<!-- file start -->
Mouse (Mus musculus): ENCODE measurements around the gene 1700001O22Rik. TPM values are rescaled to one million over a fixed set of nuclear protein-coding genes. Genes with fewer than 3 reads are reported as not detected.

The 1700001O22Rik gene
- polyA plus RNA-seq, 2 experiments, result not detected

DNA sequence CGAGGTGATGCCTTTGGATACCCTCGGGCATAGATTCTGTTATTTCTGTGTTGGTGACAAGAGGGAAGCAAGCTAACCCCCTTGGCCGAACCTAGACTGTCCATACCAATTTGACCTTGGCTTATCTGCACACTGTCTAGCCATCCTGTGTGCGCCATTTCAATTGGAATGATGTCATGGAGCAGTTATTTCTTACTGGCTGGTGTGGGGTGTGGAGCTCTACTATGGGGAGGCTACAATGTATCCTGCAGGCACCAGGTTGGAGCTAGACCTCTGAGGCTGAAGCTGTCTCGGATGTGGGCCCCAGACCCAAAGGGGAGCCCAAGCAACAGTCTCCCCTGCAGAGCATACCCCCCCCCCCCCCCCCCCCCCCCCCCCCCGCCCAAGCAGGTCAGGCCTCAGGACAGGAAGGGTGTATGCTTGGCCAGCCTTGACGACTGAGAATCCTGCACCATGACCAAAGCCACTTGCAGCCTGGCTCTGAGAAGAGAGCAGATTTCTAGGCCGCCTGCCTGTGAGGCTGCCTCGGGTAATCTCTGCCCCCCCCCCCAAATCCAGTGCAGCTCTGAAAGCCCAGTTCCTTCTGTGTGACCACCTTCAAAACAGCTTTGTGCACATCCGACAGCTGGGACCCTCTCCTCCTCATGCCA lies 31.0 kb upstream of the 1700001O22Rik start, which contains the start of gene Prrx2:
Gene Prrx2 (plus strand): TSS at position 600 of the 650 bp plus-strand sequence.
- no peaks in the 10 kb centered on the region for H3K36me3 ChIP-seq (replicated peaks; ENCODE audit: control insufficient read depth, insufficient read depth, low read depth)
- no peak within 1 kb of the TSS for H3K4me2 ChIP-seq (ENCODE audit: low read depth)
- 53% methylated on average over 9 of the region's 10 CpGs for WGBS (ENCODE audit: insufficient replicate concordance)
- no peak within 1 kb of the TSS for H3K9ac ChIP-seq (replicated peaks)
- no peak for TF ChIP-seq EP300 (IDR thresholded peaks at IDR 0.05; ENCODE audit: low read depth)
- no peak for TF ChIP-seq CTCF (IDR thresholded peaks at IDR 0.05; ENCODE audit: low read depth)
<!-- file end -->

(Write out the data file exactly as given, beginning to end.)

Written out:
Mouse (Mus musculus): ENCODE measurements around the gene 1700001O22Rik. TPM values are rescaled to one million over a fixed set of nuclear protein-coding genes. Genes with fewer than 3 reads are reported as not detected.

The 1700001O22Rik gene
- polyA plus RNA-seq, 2 experiments, result not detected

DNA sequence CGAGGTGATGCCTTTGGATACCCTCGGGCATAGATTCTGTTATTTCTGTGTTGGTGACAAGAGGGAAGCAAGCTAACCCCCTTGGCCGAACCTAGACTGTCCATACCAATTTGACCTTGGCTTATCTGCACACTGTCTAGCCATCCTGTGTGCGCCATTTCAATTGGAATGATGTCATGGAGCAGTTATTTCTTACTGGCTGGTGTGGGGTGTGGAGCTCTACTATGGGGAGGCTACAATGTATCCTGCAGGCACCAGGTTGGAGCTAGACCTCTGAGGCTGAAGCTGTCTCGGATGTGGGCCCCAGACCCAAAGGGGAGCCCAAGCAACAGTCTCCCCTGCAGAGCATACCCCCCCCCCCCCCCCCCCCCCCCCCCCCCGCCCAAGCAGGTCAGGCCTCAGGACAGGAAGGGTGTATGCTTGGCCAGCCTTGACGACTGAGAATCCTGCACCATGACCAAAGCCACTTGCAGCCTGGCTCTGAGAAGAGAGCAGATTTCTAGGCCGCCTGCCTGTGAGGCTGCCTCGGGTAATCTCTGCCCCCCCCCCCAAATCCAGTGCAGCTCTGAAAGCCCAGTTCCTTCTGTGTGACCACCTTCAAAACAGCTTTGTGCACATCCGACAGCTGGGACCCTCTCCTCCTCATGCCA lies 31.0 kb upstream of the 1700001O22Rik start, which contains the start of gene Prrx2:
Gene Prrx2 (plus strand): TSS at position 600 of the 650 bp plus-strand sequence.
- no peaks in the 10 kb centered on the region for H3K36me3 ChIP-seq (replicated peaks; ENCODE audit: control insufficient read depth, insufficient read depth, low read depth)
- no peak within 1 kb of the TSS for H3K4me2 ChIP-seq (ENCODE audit: low read depth)
- 53% methylated on average over 9 of the region's 10 CpGs for WGBS (ENCODE audit: insufficient replicate concordance)
- no peak within 1 kb of the TSS for H3K9ac ChIP-seq (replicated peaks)
- no peak for TF ChIP-seq EP300 (IDR thresholded peaks at IDR 0.05; ENCODE audit: low read depth)
- no peak for TF ChIP-seq CTCF (IDR thresholded peaks at IDR 0.05; ENCODE audit: low read depth)